1334 Oak Alley, Eugene, OR
Pour House & Delicatessen
790 Blair Blvd., Eugene, OR
With local accolades including “best bar grub,” “best burger,” and “best place to drink in the sun,” Falling Sky has made a mark with its ability to brew and cook diverse beers, sodas, charcuterie, breads, pickles, and more. Varied beer selection includes Blue Balloon Belgian Pale, Doctor Optic Standard Bitter, and Wet Earth Winter Ale.
Hard Knocks Brewing
1024 E Main St., Cottage Grove, OR
Deciding that Eugene shouldn’t have all the beer fun, the folks behind Hard Knocks now have a brewpub with 6-foot TVs, a pub menu, and 13 beers and ciders on tap. Enjoy a Hard Knocks White Knuckle Wheat, or check out their new, just-tapped Northwest double red ale.
980 Kruse Way, Springfield, OR
990 W 1st Ave, Eugene, OR
Hop Valley’s name pays homage to the Willamette Valley’s long history of hop growing. Along with their original Springfield brewpub, Hop Valley now has a production brewery and tasting room (great views of the brewery) in Eugene’s Whiteaker neighborhood. Enjoy The Heff, Stepchild Red, a 541 Lager, or a Vanilla Infused Porter (VIP) along with favorite Northwest pub foods.
Mancave Brewing Company
540 Fillmore St, Eugene, OR
After three years of ups and downs on a journey to become one of Eugene’s newest breweries, Mancave is soon to open its doors and start pouring three inaugural “palate-altering ales:” Exalted IPA, Waldmeister Hefeweissbier, and Irkalla Oak Aged Imperial Porter.
East 19th Street Cafe
1485 E 19th Ave., Eugene, OR
High Street Brewery & Café
1243 High St., Eugene, OR
22 Club Rd., Eugene, OR
McMenamins is renowned for giving new life to old buildings and for funky, distinctive art in 50+ locations in Washington and Oregon. Enjoy a meal and Terminator Stout, Hammerhead, and locally brewed seasonal beers at your choice of next to Hayward Field, in a 1900s house, or by the Willamette River.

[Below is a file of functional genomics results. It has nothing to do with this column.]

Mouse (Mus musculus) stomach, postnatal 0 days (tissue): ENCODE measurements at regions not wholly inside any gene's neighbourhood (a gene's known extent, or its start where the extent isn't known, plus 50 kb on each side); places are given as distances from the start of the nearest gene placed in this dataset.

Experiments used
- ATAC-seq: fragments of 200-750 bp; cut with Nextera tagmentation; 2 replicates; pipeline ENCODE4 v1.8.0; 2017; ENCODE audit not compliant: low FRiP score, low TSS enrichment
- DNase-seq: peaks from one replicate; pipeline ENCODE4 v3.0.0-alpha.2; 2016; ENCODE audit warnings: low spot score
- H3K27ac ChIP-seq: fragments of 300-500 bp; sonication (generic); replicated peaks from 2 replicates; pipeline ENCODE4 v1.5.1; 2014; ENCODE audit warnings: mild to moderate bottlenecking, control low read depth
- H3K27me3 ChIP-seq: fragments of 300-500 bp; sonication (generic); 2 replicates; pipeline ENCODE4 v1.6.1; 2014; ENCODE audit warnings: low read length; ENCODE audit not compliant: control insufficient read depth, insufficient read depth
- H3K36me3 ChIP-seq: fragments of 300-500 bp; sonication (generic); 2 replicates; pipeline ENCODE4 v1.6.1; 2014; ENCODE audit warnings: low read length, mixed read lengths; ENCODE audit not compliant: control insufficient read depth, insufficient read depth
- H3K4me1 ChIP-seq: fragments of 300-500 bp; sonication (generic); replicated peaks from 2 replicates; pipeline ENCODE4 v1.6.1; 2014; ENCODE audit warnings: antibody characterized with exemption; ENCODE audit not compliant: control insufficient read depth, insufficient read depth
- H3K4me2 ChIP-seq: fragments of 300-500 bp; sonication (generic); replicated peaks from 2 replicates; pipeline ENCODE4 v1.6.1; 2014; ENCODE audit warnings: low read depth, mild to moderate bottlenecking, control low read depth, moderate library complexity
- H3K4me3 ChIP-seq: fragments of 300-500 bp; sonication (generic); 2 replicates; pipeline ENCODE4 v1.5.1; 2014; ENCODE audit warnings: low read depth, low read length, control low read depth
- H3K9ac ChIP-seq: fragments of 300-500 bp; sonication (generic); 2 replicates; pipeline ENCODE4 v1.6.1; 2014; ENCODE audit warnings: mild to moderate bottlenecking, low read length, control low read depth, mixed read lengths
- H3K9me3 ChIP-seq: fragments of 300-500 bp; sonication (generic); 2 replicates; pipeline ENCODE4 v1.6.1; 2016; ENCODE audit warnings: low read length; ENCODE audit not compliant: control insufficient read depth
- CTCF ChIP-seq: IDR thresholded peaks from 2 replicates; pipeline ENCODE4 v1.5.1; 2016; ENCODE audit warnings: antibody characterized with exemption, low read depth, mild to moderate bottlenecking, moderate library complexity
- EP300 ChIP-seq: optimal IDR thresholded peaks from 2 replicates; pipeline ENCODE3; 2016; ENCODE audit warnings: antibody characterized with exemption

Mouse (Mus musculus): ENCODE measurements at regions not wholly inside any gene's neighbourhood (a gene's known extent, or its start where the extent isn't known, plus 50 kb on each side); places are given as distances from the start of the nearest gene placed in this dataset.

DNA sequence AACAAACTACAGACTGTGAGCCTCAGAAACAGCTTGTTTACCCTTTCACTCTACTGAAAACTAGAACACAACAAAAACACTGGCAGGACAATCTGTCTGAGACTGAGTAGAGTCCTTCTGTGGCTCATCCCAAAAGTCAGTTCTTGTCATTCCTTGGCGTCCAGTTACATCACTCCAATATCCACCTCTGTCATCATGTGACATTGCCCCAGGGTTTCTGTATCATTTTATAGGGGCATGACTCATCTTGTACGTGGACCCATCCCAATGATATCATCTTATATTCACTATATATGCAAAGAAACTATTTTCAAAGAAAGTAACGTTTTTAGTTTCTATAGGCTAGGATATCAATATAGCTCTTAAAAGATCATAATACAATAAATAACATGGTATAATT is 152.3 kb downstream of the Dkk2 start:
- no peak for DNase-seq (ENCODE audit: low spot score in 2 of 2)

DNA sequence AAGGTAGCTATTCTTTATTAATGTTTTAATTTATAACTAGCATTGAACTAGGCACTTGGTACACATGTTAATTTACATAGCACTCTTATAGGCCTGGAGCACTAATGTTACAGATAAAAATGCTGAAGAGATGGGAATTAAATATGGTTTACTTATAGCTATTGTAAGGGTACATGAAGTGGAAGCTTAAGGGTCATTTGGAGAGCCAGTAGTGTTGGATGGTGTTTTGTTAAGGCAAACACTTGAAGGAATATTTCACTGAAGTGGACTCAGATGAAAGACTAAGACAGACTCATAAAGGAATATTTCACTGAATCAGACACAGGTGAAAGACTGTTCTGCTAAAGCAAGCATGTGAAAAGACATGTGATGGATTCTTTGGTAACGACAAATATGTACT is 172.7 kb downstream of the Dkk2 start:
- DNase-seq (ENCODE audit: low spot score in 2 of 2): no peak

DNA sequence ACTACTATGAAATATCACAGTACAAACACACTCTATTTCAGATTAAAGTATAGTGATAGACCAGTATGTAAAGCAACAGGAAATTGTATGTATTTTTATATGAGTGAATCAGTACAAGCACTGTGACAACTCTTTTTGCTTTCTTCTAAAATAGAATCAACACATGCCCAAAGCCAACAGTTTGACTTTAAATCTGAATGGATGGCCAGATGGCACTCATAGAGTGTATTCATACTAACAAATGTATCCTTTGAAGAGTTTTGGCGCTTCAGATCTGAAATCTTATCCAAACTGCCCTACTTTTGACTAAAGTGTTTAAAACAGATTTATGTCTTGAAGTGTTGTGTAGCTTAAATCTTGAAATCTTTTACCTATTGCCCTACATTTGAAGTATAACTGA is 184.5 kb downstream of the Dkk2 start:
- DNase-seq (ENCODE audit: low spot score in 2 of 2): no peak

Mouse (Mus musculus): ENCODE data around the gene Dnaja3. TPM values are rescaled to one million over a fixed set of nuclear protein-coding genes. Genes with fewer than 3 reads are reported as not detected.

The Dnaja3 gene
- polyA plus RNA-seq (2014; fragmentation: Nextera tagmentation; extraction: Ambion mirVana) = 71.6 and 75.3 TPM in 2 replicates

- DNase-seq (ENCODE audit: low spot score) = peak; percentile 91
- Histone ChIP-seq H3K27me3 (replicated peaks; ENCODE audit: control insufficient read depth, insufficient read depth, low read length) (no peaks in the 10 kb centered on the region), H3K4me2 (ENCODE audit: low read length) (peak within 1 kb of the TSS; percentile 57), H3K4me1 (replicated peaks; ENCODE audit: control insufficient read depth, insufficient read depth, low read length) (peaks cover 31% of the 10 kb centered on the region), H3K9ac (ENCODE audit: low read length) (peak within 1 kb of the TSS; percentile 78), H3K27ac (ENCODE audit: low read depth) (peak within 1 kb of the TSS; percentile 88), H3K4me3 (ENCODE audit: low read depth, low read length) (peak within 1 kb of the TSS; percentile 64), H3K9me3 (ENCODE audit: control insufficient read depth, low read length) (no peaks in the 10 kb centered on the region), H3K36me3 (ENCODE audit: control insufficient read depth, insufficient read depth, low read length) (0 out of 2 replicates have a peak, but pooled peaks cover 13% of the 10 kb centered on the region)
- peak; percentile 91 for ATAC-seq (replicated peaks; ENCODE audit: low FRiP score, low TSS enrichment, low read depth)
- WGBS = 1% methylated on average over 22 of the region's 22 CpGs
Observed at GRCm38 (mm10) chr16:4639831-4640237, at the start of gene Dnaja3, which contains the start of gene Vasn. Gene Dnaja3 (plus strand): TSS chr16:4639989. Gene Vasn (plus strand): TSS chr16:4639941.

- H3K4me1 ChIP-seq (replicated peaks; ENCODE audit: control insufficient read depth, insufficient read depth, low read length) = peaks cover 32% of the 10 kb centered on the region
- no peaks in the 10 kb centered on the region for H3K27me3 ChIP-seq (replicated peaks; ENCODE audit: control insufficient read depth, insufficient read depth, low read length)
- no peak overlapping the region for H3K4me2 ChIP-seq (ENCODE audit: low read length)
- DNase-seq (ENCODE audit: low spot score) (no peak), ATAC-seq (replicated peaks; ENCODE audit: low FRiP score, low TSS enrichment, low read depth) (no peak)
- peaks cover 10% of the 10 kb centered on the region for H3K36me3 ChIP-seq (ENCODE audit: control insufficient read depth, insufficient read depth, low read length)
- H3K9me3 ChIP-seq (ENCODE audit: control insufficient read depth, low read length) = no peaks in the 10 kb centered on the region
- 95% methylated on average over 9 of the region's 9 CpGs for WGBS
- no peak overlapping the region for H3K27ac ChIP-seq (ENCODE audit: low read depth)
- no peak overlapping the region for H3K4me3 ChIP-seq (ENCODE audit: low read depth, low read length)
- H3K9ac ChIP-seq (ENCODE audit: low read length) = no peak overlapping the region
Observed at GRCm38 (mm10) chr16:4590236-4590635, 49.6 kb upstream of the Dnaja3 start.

Ninkasi Brewing Company
272 Van Buren St, Eugene, OR
Perhaps founders Nikos Ridge and Jamie Floyd were a bit psychic, or maybe they were channeling the spirit of Ninkasi, the ancient Sumerian beer goddess. Either way, they named their first beer Total Domination IPA, and today Oregon’s fourth-largest brewery serves up six flagship beers, three craft lagers, and more than 20 special-release and seasonal beers in seven states and British Columbia.
1055 Madera St, Eugene, OR
Oakshire Public House
207 Madison St., Eugene, OR
Oakshire’s renown grows not only due to its flagship beers—Watershed IPA, Amber Ale, and Overcast Espresso Stout—but for its wide variety of single-batch beers, its Hellshire and Brewers’ Reserve series, and a growing list of awards. Available on draft, in cans, and in bottles throughout Oregon, Washington, Alaska, and Idaho.
Plank Town Brewing Company
346 Main St., Springfield OR 97477
The name “Plank Town” harkens back to Springfield’s logging days, and that heritage is on view with saw blades and rich woodwork throughout the downtown brewpub. A rotating menu features lunch and dinner specials, along with weekend brunch. Guest taps, two cask beers, and 10 house ales and lagers available, including Plank Town Pils, Riptooth IPA, and Hobbit's Habit Olde Ale.
25327 Jeans Rd., Veneta, OR
Named after the traditional start of the English agricultural year, Plough Monday in Veneta opened in 2014 with an aim to combine local organic hop farming, local ingredient sourcing, and engaging, ever-evolving, artisanal beers. American Brown Ale, Chinook Pale Ale, Double IPA, and ongoing small-batch releases are coming soon to numbered bottles. No tasting room at this time. Beers available in Eugene, Veneta, and Seattle, with plans to expand distribution to Corvallis, Portland, and Bend.
Rogue Ales Public House
844 Olive Street, Eugene, OR
Newport-based Rogue Ales’ downtown Eugene pub is steeped in local brewing history back to 1866. Today, the historic former Eugene City Brewery location features a full menu and 35 taps pouring both Rogue beers and locally brewed Track Town beers such as Triple Jump, 200 Meter, and Honey Orange Wheat.
Sam Bond’s Brewing
540 E. 8th Ave., Eugene, OR
Maybe it’s a natural evolution that the folks behind Sam Bond’s Garage, one of Eugene’s favorite bars, would brew beer too. Recently celebrating their grand opening, Sam Bond’s Brewing combines Northwest favorites with up-and-coming beers of interest, such as Accelerator ISA, Sam I Am Beer, American Wry, and Dana’s Alt.
199 E 5th Ave #1, Eugene, OR
While most Eugene-area breweries have opened during the 21st century, Steelhead has been around for over 20 years. Beers such as Raging Rhino Red, Hazy Hefeweizen, and Bombay Bomber APA have won 24 medals. Also serves lunch, dinner, pizzas, and happy hour specials.
Cask Ale Fest in Oakridge